Urban Foraging

Foraged harvest: from left - elderflowers, wild garlic, Saskatoon berries, linden flowers, grape leaves, mulberries and mulberry leaves

As the summer progresses and seasonal native plants begin their cycle of growth, attraction, and fruit bearing, I like to plod through my patch of the city to familiar spots where I find berries, leaves and flowers. This neighbourhood is a very built up residential area in midtown Toronto in close proximity to colleges and tourist attractions, and in spite of that there are still a few little oases of wild that exist mostly through abandonment and neglect.

I have several personal rules for foraging:

  • Don’t trespass, unless of course it is on a vacant lot that is accessible.
  • Always leave lots of fruit and flowers for the birds and the pollinators.
  • Go quietly about your foraging.
  • Be discreet as to those with whom you share foraging locations – not everyone is respectful of the need to harvest in moderation.
  • Avoid areas where dogs frequent
  • Wash your gatherings well in cold gently running water

My kit includes scissors, a 3 quart fruit basket with handle, 1 pint and ½ pint berry boxes. I loop a stretch elastic to hold the basket around my waist for hands-free picking.

Mulberry Tisane

Black Mulberries are in abundance throughout July in this part of the world and while their sweet juice-filled berries are a fleeting pleasure, the leaves can be harvested throughout the growing season. Because the trees are found in so many parts of the world, I’m going to focus on the leaves of this one plant and demonstrate how to make a sweet tisane that will be refreshing hot or cold. You’ll be happy you’ve put it by to enjoy throughout the year.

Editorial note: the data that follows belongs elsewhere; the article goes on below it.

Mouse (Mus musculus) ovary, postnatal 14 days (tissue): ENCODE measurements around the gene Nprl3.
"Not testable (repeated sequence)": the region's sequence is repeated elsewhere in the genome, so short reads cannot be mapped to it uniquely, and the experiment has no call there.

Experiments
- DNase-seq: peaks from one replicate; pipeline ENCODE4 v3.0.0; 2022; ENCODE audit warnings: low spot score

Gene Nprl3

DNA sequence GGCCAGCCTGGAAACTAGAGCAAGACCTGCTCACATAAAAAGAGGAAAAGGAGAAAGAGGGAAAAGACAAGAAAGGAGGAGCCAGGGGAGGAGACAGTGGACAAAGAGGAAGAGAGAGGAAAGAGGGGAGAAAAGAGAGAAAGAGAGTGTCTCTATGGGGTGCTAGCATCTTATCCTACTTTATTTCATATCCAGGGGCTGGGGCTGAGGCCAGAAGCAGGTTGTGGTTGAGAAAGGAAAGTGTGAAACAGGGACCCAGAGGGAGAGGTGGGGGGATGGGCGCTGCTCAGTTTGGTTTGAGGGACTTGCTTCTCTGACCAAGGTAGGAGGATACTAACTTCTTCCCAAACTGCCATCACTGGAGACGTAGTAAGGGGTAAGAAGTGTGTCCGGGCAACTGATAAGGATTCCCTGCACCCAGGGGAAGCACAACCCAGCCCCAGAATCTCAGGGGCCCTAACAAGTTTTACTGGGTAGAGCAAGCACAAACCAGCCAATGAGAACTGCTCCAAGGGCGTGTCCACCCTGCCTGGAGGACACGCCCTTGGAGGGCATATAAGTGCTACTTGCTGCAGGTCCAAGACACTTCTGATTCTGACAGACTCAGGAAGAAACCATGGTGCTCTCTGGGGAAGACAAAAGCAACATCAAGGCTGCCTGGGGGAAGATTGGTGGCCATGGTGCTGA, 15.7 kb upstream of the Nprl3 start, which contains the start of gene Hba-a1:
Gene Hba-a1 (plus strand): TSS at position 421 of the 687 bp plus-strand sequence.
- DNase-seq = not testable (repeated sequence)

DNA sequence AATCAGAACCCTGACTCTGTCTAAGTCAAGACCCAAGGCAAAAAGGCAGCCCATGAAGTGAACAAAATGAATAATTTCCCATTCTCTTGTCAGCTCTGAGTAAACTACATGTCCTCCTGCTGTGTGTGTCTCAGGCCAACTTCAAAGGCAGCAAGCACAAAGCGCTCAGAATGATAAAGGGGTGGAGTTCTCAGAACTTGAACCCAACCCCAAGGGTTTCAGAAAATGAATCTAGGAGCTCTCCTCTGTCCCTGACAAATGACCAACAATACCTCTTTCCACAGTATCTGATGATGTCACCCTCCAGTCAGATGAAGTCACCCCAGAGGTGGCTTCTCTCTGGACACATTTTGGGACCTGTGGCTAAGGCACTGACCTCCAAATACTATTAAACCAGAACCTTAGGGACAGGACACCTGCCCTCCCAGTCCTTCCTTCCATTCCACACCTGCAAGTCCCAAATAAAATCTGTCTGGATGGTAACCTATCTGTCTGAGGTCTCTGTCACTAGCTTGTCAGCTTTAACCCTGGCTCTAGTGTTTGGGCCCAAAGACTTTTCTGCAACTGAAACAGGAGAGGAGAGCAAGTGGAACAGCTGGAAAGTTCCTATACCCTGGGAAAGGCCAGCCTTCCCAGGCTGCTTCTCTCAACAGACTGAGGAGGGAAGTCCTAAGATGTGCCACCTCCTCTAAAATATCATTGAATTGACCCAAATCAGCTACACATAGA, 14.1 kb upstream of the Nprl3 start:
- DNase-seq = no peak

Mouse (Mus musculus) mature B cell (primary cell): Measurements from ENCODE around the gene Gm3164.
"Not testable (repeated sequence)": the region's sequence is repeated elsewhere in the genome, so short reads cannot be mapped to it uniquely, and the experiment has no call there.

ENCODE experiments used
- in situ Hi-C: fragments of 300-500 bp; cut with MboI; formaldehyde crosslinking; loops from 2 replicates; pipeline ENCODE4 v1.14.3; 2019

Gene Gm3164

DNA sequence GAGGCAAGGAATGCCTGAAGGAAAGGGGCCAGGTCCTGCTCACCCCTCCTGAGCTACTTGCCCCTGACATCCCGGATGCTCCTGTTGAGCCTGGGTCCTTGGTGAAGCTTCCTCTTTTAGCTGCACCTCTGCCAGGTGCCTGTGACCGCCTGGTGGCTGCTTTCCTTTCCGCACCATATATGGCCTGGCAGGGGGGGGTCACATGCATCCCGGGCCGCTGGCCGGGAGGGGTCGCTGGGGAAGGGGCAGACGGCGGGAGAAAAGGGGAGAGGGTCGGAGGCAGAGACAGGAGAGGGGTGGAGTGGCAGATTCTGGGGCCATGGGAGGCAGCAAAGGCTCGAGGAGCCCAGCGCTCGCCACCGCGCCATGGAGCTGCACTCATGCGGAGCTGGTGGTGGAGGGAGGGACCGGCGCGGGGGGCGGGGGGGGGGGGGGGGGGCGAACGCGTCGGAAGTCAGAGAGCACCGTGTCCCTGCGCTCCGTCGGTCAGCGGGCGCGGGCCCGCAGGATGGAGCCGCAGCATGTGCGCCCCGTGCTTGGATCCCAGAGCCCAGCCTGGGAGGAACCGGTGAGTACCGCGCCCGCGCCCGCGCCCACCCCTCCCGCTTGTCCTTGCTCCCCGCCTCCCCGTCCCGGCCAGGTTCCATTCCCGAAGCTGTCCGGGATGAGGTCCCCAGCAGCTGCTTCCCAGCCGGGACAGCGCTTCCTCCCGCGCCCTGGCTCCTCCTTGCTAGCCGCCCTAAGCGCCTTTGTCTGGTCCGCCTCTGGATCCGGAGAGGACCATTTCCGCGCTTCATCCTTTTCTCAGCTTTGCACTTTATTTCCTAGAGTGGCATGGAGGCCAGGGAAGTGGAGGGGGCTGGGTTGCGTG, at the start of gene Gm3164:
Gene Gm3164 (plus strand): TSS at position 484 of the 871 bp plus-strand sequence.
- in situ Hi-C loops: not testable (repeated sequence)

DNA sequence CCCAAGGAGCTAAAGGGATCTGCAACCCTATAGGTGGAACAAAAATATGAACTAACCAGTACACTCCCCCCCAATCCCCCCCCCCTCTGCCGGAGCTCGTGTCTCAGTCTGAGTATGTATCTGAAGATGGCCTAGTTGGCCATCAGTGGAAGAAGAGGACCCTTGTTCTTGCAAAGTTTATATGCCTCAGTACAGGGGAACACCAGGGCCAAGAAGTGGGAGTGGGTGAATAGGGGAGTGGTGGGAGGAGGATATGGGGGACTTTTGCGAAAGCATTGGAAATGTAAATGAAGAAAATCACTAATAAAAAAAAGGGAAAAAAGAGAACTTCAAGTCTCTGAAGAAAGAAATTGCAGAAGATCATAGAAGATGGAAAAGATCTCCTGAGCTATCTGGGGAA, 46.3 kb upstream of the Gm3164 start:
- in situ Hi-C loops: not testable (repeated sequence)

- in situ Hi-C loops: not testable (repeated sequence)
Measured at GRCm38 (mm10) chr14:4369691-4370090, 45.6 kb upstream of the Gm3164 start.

Smaller Mulberry leaves are ideal for rolling and drying to make a sweet tisanes

The Japanese make a tisane called Kuwacha using the White Mulberry (Morus Alba). I haven’t tried it, but have read that it has a similar flavour to Sencha, which is hard to imagine…

For those of us unable to grow true tea (Camellia Sinensis), Mulberry leaves present an opportunity to pretend we are making tea. The process is similar enough to say, white tea, that for a few suspended moments. we can imagine…

The leaves of the Black Mulberry can be wilted, rolled and air dried to create a pleasant, mildly sweet tisane. The Black Mulberry (Morus Nigra) found throughout Europe and North America is of the same genus, but a different species of Mulberry than that found in Asia – the kind silk worms love – but similar enough and safe to consume.

Here’s how:

  • Pick the smallest leaves, about 1 ½ to 2 inches in diameter.
  • Rinse them in cold water and pat dry.
  • Let them wither until they are pliable – depending on the weather, under an hour
  • Roll them up loosely shiny side in
  • Now roll them briskly between your palms until they hold their shape. This allows some of the leaf juices to surface
  • Let them dry for a day or two

Freshly picked Mulberry leaf withered for one hour

Mulberry leaf rolled with shiny side in

Mulberry leaf dry - several days later

Put 10 – 15 leaves into a small vessel (I like to use a gaiwan) and pour over with boiling water. Infuse for 5 minutes.

Pour over with boiling water and infuse for 5 minutes

Mulberry leaves slowly unfurl, infusing the water with a fresh, sweet flavour

While researching the Mulberry leaf for The Tea Book (page 140), I discovered that the leaf has traditionally been used to treat symptoms of coughs, cold, flu and fever, sore throat and headache. I’ve enjoyed this tisane with no problems, but as with any herb, don’t overdo it. If you have doubts, ask your health practitioner if they think it is safe for you.

Apart from its pleasant sweetness, the most enjoyable part of this exercise is harvesting the leaf, especially when the berries are in season. One for the basket, one for me! The leaves can be harvested for several more months, so happy foraging!

 

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